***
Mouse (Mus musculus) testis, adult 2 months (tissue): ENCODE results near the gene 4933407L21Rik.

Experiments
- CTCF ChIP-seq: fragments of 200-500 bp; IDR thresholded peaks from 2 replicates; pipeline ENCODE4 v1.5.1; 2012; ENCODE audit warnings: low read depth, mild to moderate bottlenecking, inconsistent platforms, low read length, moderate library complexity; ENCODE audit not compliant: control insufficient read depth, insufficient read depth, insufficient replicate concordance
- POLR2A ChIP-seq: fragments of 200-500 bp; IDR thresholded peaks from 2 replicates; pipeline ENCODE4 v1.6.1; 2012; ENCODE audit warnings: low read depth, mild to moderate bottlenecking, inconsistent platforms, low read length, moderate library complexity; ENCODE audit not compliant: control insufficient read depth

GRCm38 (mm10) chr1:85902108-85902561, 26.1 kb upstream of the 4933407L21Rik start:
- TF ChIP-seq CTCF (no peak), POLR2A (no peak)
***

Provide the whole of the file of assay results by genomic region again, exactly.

Mouse (Mus musculus) testis, adult 2 months (tissue): ENCODE results near the gene 4933407L21Rik.

Experiments
- CTCF ChIP-seq: fragments of 200-500 bp; IDR thresholded peaks from 2 replicates; pipeline ENCODE4 v1.5.1; 2012; ENCODE audit warnings: low read depth, mild to moderate bottlenecking, inconsistent platforms, low read length, moderate library complexity; ENCODE audit not compliant: control insufficient read depth, insufficient read depth, insufficient replicate concordance
- POLR2A ChIP-seq: fragments of 200-500 bp; IDR thresholded peaks from 2 replicates; pipeline ENCODE4 v1.6.1; 2012; ENCODE audit warnings: low read depth, mild to moderate bottlenecking, inconsistent platforms, low read length, moderate library complexity; ENCODE audit not compliant: control insufficient read depth

GRCm38 (mm10) chr1:85902108-85902561, 26.1 kb upstream of the 4933407L21Rik start:
- TF ChIP-seq CTCF (no peak), POLR2A (no peak)